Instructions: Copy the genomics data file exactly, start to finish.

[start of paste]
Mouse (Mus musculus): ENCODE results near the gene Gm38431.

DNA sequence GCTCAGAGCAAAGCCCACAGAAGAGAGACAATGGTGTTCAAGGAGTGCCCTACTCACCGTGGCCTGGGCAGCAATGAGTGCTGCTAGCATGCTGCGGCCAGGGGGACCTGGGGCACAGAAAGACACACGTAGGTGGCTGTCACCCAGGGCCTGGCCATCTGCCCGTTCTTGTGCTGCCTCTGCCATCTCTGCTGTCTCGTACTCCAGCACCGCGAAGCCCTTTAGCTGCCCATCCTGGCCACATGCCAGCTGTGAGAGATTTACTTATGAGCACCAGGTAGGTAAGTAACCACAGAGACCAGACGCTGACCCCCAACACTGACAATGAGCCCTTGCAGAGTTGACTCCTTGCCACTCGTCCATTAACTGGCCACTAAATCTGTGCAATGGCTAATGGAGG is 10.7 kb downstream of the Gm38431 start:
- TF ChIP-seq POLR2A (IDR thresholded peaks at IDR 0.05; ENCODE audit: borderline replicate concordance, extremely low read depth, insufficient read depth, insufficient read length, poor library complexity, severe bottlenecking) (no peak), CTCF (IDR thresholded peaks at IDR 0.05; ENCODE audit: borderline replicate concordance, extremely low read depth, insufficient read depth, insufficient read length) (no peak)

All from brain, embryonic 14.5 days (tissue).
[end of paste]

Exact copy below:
Mouse (Mus musculus): ENCODE results near the gene Gm38431.

DNA sequence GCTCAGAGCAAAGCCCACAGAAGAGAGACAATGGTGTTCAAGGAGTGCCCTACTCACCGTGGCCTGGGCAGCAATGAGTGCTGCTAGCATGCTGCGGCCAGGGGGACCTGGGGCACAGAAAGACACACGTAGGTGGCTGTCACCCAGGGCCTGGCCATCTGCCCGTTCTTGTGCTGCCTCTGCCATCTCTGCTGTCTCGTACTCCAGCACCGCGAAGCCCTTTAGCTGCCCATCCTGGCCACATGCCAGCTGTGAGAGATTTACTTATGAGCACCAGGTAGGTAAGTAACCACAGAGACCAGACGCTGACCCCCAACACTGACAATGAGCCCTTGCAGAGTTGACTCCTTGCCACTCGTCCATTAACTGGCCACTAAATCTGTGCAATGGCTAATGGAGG is 10.7 kb downstream of the Gm38431 start:
- TF ChIP-seq POLR2A (IDR thresholded peaks at IDR 0.05; ENCODE audit: borderline replicate concordance, extremely low read depth, insufficient read depth, insufficient read length, poor library complexity, severe bottlenecking) (no peak), CTCF (IDR thresholded peaks at IDR 0.05; ENCODE audit: borderline replicate concordance, extremely low read depth, insufficient read depth, insufficient read length) (no peak)

All from brain, embryonic 14.5 days (tissue).